“Vengeance Is Mine!”

Writer: Roger Stern

Penciler: Lee Weeks

Inker: Lee Weeks

Colorist: Dean White

“Brother, Can you Spare a Crime?”

Writer: Mark Waid & Tom Peyer

Penciler: Todd Nauck

Inker: Todd Nauck

Colorist: Andres Mossa

Cover Art: Lee Weeks & Dean White

Variant Cover Art: Michael Del Mundo

Be warned – there are SPOILERS ahead!

The Amazing Spider-Man #s 229-230 are widely regarded as one of the best Spider-Man stories ever told.  That seminal story – “Nothing Can Stop the Juggernaut!” – can frequently be found on many Top-10 lists of Spider-Man arcs, including mine.  The writer of that story, Roger Stern, has paid another visit to the web-head and the Brand New Day universe to pen a quasi-sequel to that classic story.  Instead of John Romita Jr., the penciler of those classic issues, he brings along another previous collaborator in Lee Weeks.

The Plot

Continuing directly from last issue

Spider-Man battles Captain Universe, who is intent on killing the Juggernaut, across the city (and even into New Jersey!).  Juggernaut revives and joins the battle.

The Good

Once again, Lee Weeks knocks it out of the park.  This issue is a tour-de-force of action, and Weeks choreographs it brilliantly – from fisticuffs on the ground to balletic aerial battles.  He gives us a spindly Spider-Man, a sleek Captain Universe, and a bulky Juggernaut, and he does it in a beautifully rendered version of New York City.  He also gets bonus points for drawing Juggernaut in a way that makes it look like there’s an actual human head in that helmet (some artists draw the head too wide, and that always bothers me).

These kinds of issues are tough to pull off from a writing standpoint, because there needs to be more than just yuks and punches.  Roger Stern does a nice job of working in useful exposition – for example, Spidey briefly explains the Captain Universe concept for those readers that might not be aware.  He also gives us some characterization with Captain Universe, showing that he doesn’t quite have a full grasp of his powers and his mission just yet.  We also get the sense that this Captain Universe is using his powers selfishly, as opposed to using them for the goals of the Enigma Force, which is a conflict that provides secondary intrigue.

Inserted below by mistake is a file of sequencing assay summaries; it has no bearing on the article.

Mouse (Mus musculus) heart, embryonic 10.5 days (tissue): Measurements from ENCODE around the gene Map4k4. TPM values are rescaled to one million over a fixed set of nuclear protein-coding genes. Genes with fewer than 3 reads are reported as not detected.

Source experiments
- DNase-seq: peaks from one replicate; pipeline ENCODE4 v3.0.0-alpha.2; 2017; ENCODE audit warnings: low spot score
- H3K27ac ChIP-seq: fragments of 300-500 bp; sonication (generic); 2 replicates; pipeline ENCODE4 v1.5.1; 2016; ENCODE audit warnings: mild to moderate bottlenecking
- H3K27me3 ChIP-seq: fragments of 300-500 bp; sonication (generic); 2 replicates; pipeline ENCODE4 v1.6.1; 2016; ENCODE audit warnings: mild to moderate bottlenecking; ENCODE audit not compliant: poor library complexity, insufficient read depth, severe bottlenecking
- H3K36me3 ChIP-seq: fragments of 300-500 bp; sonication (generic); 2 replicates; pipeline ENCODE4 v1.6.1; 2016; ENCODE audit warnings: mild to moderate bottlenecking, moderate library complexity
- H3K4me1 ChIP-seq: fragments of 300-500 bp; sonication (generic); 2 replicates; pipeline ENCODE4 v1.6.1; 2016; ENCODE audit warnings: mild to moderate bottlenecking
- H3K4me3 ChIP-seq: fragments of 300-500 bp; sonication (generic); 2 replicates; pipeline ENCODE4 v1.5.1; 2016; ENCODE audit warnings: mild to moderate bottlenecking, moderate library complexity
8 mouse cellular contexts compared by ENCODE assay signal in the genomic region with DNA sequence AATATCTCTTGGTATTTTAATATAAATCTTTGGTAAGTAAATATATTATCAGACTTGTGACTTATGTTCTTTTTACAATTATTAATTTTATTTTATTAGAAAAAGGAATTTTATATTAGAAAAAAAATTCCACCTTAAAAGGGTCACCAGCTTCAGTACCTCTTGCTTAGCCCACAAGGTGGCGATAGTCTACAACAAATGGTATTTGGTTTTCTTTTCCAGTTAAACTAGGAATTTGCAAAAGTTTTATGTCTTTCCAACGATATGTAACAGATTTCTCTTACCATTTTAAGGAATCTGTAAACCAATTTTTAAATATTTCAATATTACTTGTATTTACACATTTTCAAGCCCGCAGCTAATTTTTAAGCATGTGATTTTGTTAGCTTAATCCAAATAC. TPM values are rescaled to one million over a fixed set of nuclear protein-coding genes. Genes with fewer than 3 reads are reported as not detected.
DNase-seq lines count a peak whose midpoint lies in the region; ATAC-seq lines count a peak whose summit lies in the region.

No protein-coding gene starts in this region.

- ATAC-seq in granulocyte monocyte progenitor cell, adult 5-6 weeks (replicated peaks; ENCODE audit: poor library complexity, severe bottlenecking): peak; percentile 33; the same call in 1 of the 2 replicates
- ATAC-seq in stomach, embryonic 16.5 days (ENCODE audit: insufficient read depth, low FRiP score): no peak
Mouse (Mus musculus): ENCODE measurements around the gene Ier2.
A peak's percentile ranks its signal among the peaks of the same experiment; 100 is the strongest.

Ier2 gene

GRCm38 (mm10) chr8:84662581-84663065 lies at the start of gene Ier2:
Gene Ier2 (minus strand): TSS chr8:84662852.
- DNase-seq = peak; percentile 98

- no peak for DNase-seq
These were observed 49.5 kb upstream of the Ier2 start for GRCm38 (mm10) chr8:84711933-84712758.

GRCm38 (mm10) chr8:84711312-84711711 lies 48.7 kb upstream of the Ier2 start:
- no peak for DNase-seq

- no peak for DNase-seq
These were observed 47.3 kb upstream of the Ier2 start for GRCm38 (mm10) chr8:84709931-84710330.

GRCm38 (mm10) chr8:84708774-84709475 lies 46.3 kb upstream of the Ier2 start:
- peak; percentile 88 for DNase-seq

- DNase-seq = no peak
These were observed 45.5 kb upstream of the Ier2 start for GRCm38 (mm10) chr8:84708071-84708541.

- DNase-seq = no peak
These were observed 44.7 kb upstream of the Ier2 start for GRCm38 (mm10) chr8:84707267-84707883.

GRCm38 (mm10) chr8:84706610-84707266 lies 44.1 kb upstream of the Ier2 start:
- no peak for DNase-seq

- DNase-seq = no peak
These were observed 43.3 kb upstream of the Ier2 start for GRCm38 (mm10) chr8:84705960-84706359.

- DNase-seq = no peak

The issue is solidly entertaining from start to finish.  I can’t say that I was ever bored reading it, which is another check in the plus column.  The good Spidey quips help that.

The Bad

Where the hell is everybody?  No, seriously – outside of a brief cameo by Carlie Cooper in the first part of the story, we haven’t seen any of Spidey’s supporting cast in this arc so far.  I mildly accused this of being a stock story in my previous review, but this just cements its place outside of the timeline.  I would have appreciated a brief, one- or two-page cutaway to other characters to break up the story a little.  At the very least, I’d like to know what the heck is going on with the negative-ized Aunt May (who we haven’t seen since issue 621).

Despite the fact that I enjoyed the battle royale, the combination of this issue and the previous feels a little padded.  Three issues for this story may have been a bit much, unless the final part of the story is so dense that it couldn’t have been told as, say, the second half of this issue.

Have you noticed that I haven’t mentioned the backup story yet?  Well, there’s a reason for that – the backup story is a pointless waste of space.  Whereas the main story gives us a classic-style Spider-Man, the backup seems to exist for the sole purpose of re-establishing the “jerkass loser” Spidey that pervades this entire reboot.  (And get over it – this is a damn reboot.  They can call it whatever they want, but a reboot by any other name still smells as stinky.)  Remember, folks: these backups weren’t part of the original solicitations and orders.  They were added later … perhaps as a precaution to fight the “stock” status of the main feature?  Are there any conspiracy theorists out there that can spare the time from watching the Zapruder Film long enough to back me up on this?

I had to drop an extra buck for those 8 pages.  And I’ll have to do it again next week, too.  This makes me angry.  And you wouldn’t like me when I’m angry.

The Ugly

Check out the letters page.  In response to question #2 from the first letter, Wacker promises that we’ll be seeing The Freak again this summer.

Everybody say it with me now …  [audio:|titles=NOOOOO]

The Bottom Line

I liked the main feature, and once again it’s worth buying for the art alone.  The backup and requisite price mugging drive it down a bit, though.  It may also be a little padded for some people’s taste.  That’s why I’m going to give it a slightly-lower-than-last-time 3.5 out of 5 webheads.

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